If Wright is right and “forgiveness of sins” had become synecdoche for all the Kingdom blessings — the Kingdom itself, the Messiah, the outpoured Spirit, repentance leading to forgiveness and salvation — then this makes a whole lot of sense. Not only had God given the Jews the ability to escape Exile and enter into the “forgiveness of sins,” he’d given the Gentiles the same ability — to escape the curse on Creation that Sin brought and so receive the same blessings as the Jews. And, of course, Paul urges the Gentiles to “turn to God” because worshiping the true God leads to “deeds consistent with repentance.” That is, if you worship the true God, you must leave behind idolatrous practices.

So it fits.

“Forbearance” [JFG]

There is, I think, a very important distinction here. “Forbearance” does not mean forgiveness. Obviously, God granted forbearance to the Jews for 490 years and to Gentiles going back to Babel at least (when God assigned each people to its own territory (Acts 17:26; Deu 32:8). But in Romans and in Acts, the language speaks of not punishing only. There is nothing about forgiving the Gentiles. In fact, the scriptures are quite clear about the Jews being unforgiven during this time.

Now, if we remember that immortality is a gift from God and that neither we nor our souls are innately immortal (Rom 2:7; 1 Cor 15:53-54; 1 Tim 6:16), then we have to reckon with more than two possibilities.

  1. The unpunished Jews and Gentiles were all saved to live forever in heavenly bliss despite their sinfulness.
  2. The unpunished Jews and Gentiles were all damned to perpetual conscious torment.
  3. The unpunished Jews and Gentiles suffered a temporary punishment and were then annihilated, never to live again.
  4. The unpunished Jews and Gentiles received no resurrection and no afterlife at all.

Well, 2 and 3 can’t be right because you can’t be both punished and unpunished. What about 1? Most contemporary Christians would hear “unpunished” to mean “go to heaven when they die.” But could a just God reward murderers and rapists with an undeserved, blessed afterlife?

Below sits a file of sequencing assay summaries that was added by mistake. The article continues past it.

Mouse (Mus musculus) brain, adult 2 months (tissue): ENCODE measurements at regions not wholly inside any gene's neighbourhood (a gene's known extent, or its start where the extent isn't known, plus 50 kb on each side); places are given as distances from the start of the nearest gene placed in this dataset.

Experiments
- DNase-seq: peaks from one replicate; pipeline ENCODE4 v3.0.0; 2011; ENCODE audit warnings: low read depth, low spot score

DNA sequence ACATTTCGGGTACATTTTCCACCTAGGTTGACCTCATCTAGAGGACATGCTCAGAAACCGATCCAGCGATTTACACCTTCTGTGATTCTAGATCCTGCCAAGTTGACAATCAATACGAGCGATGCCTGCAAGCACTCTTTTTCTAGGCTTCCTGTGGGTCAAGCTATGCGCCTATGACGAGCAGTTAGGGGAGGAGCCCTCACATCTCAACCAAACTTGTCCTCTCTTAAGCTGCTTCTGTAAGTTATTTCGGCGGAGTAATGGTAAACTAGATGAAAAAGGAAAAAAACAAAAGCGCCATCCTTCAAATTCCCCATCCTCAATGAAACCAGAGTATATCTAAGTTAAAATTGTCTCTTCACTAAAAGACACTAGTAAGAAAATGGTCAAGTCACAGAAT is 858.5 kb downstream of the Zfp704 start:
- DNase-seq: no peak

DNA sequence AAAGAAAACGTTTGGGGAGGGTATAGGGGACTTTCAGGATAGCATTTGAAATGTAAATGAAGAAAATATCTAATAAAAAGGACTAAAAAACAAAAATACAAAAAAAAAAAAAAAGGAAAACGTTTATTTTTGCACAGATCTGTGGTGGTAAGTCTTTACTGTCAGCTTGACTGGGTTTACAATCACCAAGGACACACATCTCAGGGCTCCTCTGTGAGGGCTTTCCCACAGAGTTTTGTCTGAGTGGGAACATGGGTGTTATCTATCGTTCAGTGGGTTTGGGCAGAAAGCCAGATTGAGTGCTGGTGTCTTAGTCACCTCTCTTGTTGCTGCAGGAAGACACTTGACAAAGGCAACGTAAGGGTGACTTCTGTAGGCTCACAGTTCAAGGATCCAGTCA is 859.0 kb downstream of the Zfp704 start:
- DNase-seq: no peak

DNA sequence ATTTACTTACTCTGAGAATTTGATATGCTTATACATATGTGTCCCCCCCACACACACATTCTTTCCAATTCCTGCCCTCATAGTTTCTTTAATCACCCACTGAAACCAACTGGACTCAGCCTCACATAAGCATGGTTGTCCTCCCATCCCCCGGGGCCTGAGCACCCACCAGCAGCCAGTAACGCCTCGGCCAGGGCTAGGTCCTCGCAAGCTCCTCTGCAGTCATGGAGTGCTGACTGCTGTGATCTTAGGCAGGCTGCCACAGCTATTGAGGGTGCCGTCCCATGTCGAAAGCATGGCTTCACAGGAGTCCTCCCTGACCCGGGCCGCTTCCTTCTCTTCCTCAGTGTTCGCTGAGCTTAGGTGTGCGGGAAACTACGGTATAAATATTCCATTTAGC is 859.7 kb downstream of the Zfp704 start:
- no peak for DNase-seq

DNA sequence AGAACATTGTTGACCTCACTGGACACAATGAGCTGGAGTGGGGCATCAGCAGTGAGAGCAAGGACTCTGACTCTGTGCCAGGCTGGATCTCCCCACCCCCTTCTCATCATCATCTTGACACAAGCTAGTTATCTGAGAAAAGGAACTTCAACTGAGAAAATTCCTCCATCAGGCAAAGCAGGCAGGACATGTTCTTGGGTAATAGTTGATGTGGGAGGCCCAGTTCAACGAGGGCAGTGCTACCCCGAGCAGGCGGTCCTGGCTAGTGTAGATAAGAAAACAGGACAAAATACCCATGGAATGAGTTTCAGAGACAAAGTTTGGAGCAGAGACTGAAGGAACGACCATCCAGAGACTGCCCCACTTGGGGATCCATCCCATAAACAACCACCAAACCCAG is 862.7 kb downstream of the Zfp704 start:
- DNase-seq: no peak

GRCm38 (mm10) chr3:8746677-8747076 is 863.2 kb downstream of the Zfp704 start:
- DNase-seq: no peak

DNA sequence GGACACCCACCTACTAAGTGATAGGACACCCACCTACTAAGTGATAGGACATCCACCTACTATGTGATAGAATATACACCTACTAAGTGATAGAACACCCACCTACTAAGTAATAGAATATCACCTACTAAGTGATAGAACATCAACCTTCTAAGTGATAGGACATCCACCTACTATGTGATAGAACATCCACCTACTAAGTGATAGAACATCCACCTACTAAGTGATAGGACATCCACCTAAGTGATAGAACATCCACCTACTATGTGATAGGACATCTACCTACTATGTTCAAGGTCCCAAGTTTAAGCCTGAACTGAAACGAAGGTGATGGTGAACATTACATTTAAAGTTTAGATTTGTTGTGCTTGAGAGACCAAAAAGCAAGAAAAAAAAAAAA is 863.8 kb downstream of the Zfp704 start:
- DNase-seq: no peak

Miroslav Volf writes, “A non-indignant God would be an accomplice in injustice, deception, and violence.” Perhaps the reason we have trouble with this is that we are ourselves accomplices. Yet most people will say at some point that their “blood boils”; the question then becomes, what is the boiling temperature? If our blood does not boil at injustice, how can we be serving the God who said the following through his prophet Isaiah?

Woe to those who make unjust laws,
to those who issue oppressive degrees,
to deprive the poor of their rights
and withhold justice from the oppressed of my people. (Isa. 10:1–2)

Where is the outrage? It is God’s own; it is the wrath of God against all that stands against his redemptive purpose. It is not an emotion; it is God’s righteous activity in setting right what is wrong. It is God’s intervention on behalf of those who cannot help themselves.

Fleming Rutledge, “The Wrath the World Needs,” Christianity Today (December 23, 2016).

It is, to me, unimaginable that idolatrous serial murderers, cruel totalitarian kings, and other great sinners would go to heaven when they die. So that eliminates 1.

That leaves option 4: No afterlife at all, neither punishment nor reward. Forbearance means punishment is escaped due to ignorance or just God’s good grace, but it does not mean that impenitent, idolatrous sin is rewarded.

[to be continued]

Profile photo of Jay Guin

About Jay F Guin

My name is Jay Guin, and I’m a retired elder. I wrote The Holy Spirit and Revolutionary Grace about 18 years ago. I’ve spoken at the Pepperdine, Lipscomb, ACU, Harding, and Tulsa lectureships and at ElderLink. My wife’s name is Denise, and I have four sons, Chris, Jonathan, Tyler, and Philip. I have two grandchildren. And I practice law.
This entry was posted in N. T. Wright's The Day the Revolution Began, N. T. Wright's The Day the Revolution Began, Romans, Uncategorized. Bookmark the permalink.

One Response to N. T. Wright’s The Day the Revolution Began, Romans Reconsidered, Part 23 (Passing over sins previously committed, Part 2)

  1. Alabama John says:

    A lot of things are in how we see them in different circumstances.
    An example is Mary, a virgin was made pregnant by someone other than her betrothed husband. Did God rape her? If anyone else did this we would call it rape.
    So, there are exceptions to the rules we that have more knowledge of God than any previous civilization throughout the ages live by when seeing God and interpreting His rules from the beginning with his creation, man.
    WE want to put all mankind on the same plain with God as the Jews and the gentiles lived under a completely different relationship with God as He is no respecter of persons throughout the ages.
    All have had an even shot at heaven or we would have an unjust God.

Leave a Reply